Wednesday, November 27, 2019

The Road to Kickstarter †A Newbies Journey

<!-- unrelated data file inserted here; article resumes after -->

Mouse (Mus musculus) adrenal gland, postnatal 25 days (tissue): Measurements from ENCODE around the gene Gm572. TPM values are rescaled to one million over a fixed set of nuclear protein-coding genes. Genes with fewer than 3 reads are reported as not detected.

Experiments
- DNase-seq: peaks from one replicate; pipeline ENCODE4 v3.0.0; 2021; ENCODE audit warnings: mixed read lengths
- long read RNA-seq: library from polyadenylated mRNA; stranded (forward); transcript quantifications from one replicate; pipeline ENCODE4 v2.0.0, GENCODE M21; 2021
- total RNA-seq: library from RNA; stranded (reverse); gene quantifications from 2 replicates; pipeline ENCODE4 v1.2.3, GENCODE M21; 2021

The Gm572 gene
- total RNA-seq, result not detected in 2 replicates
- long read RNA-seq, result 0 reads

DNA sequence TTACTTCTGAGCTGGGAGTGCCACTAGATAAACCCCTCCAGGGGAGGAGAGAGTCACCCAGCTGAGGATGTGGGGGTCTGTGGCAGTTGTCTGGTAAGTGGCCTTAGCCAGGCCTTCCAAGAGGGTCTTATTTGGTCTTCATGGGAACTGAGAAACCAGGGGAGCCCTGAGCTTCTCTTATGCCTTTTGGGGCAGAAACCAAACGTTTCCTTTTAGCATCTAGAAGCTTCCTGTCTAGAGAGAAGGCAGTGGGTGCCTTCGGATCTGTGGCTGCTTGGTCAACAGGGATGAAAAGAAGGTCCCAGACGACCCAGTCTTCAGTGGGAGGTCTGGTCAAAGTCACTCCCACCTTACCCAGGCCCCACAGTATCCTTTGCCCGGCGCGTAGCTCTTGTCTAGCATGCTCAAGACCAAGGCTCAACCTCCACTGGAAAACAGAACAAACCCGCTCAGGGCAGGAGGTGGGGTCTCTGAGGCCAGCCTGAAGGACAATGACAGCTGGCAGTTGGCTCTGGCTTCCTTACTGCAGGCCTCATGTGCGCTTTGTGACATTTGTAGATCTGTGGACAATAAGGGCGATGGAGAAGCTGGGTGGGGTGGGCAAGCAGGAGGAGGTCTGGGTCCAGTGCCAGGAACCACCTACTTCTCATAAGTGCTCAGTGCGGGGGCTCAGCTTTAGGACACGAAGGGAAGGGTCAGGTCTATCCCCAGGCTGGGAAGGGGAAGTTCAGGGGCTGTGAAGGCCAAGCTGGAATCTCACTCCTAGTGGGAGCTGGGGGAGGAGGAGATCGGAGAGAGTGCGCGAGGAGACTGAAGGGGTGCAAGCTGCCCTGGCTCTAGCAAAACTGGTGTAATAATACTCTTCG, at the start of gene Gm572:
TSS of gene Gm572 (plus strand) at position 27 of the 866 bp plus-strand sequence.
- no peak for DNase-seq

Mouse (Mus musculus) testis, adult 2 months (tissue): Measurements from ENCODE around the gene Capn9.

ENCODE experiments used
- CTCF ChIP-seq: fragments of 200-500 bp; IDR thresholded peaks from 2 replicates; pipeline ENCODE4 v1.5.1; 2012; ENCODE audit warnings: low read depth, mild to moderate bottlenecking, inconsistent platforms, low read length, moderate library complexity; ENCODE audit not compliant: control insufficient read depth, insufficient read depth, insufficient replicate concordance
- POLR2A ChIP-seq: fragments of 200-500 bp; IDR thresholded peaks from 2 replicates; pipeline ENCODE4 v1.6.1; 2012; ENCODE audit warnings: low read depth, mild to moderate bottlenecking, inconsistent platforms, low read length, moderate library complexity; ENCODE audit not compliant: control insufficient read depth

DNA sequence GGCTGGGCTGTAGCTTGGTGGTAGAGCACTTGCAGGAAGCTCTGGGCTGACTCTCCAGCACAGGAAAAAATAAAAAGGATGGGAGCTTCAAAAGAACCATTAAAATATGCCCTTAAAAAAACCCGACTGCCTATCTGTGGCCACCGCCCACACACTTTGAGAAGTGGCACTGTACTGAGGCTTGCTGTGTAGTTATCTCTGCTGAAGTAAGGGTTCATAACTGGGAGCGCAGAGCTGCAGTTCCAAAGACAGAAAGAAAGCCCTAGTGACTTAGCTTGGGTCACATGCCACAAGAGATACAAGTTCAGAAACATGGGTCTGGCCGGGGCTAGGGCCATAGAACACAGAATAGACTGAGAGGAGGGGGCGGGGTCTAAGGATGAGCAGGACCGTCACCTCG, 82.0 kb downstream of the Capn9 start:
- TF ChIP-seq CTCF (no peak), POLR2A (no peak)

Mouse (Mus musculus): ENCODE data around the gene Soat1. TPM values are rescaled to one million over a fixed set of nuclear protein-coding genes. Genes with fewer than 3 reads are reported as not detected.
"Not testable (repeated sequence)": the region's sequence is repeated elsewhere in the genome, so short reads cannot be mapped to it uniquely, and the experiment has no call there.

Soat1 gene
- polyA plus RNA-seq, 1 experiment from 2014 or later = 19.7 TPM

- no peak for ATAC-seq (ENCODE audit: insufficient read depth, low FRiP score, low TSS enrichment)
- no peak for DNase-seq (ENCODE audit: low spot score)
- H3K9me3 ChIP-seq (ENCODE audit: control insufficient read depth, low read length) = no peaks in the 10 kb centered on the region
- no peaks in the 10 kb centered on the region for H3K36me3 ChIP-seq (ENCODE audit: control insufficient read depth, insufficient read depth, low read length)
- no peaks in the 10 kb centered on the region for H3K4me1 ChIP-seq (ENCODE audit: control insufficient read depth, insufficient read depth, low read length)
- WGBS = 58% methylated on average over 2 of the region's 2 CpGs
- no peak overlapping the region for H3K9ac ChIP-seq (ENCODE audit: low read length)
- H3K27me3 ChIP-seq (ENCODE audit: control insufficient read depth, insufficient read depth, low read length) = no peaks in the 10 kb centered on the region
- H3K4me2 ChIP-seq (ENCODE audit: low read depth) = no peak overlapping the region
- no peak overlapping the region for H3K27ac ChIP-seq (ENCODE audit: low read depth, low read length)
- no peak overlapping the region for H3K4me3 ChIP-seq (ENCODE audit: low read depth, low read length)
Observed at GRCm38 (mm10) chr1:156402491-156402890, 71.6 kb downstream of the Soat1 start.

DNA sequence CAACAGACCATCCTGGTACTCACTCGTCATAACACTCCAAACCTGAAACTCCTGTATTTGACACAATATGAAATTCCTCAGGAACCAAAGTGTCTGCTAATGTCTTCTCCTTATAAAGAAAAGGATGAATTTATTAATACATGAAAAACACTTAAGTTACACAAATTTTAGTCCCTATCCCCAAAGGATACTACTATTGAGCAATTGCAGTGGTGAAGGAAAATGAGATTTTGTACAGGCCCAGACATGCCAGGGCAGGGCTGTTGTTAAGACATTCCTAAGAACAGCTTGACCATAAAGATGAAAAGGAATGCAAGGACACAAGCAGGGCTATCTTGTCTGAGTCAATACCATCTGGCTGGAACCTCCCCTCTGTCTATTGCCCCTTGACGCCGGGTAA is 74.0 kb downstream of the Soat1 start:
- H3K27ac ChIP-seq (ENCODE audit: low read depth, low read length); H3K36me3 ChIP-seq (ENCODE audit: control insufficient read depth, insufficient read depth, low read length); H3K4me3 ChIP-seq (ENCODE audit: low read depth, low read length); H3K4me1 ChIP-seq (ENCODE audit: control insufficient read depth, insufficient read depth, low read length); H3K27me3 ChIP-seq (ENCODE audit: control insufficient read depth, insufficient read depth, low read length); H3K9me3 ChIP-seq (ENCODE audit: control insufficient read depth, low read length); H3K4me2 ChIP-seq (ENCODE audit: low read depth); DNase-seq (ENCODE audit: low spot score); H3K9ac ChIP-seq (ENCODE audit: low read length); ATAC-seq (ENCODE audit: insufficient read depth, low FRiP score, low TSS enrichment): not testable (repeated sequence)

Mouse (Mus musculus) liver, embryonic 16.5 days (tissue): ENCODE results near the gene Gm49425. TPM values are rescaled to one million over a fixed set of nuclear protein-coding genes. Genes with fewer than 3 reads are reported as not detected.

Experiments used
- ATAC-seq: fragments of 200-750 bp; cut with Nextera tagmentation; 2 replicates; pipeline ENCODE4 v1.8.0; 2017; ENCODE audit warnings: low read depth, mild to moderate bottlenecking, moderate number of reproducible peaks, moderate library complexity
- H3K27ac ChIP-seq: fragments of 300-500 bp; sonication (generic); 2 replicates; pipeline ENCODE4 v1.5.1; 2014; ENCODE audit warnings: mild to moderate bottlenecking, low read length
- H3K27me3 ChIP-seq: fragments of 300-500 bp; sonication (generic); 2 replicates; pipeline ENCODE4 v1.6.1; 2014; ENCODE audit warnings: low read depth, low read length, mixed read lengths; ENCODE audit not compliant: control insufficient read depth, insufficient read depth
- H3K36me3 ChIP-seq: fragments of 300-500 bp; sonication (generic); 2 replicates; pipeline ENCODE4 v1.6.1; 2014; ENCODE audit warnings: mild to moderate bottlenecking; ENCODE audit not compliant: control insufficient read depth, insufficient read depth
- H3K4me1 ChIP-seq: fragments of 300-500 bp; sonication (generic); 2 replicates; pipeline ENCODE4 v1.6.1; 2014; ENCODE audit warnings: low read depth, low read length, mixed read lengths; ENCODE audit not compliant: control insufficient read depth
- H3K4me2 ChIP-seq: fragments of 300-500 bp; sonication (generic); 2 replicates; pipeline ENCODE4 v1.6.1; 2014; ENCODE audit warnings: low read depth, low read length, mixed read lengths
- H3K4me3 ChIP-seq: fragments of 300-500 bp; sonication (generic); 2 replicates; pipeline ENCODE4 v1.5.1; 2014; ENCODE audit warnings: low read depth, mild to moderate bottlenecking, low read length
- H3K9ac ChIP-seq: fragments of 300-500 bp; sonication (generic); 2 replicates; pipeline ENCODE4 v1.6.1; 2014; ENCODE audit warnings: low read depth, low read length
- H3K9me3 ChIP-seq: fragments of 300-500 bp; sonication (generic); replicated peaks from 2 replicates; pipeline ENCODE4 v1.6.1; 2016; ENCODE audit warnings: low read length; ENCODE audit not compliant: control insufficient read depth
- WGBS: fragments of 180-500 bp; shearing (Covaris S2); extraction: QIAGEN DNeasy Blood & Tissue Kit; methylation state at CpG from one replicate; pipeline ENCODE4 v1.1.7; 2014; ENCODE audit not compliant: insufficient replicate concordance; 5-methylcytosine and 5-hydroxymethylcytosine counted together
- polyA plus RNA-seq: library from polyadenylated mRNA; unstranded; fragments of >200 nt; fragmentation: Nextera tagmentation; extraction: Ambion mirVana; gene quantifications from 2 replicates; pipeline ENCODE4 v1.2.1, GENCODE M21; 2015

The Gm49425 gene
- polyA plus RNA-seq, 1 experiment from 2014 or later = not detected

The Road to Kickstarter – A Newbies Journey Kristys Quilt is a heartwarming quilt adventure based on a true story featuring 10 year old Kristy, a spunky little quilter who blossoms at the In Stitches Quilting Retreat. A picture book for ages 2-92. And Im funding it on Kickstarter. Have you been wondering what’s all the fuss about crowd funding? Well, you’re not alone. Kickstarter (KS) is a way to fund creative projects. It is NOT an easy way to get free money. I faced these questions on my road to Kickstarter, to gain a platform and funds for Kristy’s Quilt, questions (and answers) that might serve you well in your crowdfunding journey: 1.  Is my book worthy of publishing? You have to know the truth, so find a professional editor. Picture book editors with great websites were either too busy or too expensive, so I asked them to recommend emerging editors they know. I ended up with several to choose from at a reasonable price.    2.  Can I launch a KS campaign myself? The process is clear and simple. But, I found a KS manager to help create funding goals, edit my video, manage backers, updates and much more. A manager generally takes 15-30 percent of funds raised in a successful project or nothing, if the project isn’t funded. Do not choose a manager requiring payment if the goal is not met. 3.  What about contracts? I signed contracts with my KS manager and book illustrator to cover art deadlines, fee schedules and a contingency plan. No contract required for the self-publishing company; I retain all rights. 4.  How do I create a timeline? I chose a major sales event, the National Quilt Show, and worked my way back. Factor in the time for illustrations, to create backer rewards, and to print and ship. I chose a five-month timeline and launched on Valentine’s Day to make it memorable. 5.  How do I determine my funding goal? Be realistic. You need funds to fulfill backer orders, cover the costs of the project and have print books to sell. Avoid a lofty goal that can’t be backed. You can raise more than your goal, but not less, at least on Kickstarter. 6.  How do I create backer levels? Research successful picture book projects and back some to understand the process. I chose backer levels from $5, a pledge of support, up to the $500 legacy level with rewards from every previous level plus the backer’s name in the book. 7.  What if the project isn’t successful? Backers are charged nothing if the goal is not met, so you can end the project, relaunch another KS campaign at a later date, or find a way to fund the project yourself with a loan or investor. Either way, honor any contracts. A KS project is essentially a market test to determine the demand for your book. If you can’t sell it on KS then you may need to rethink your book and make it better. Be transparent in your campaign with clear updates for backers so they understand if there is any delay. A great way to learn about Kickstarter is to back a project. For as little as $5 you can support Kristy’s Quilt from February 14, 2014 to March 14, 2014. Visit and search Kristy’s Quilt. Or simply go to: My KS manager? Heidi Berthiaume. Look for her new book The Kickstarter Companion Answers to Questions You Didn’t Know You Had launching on KS this March.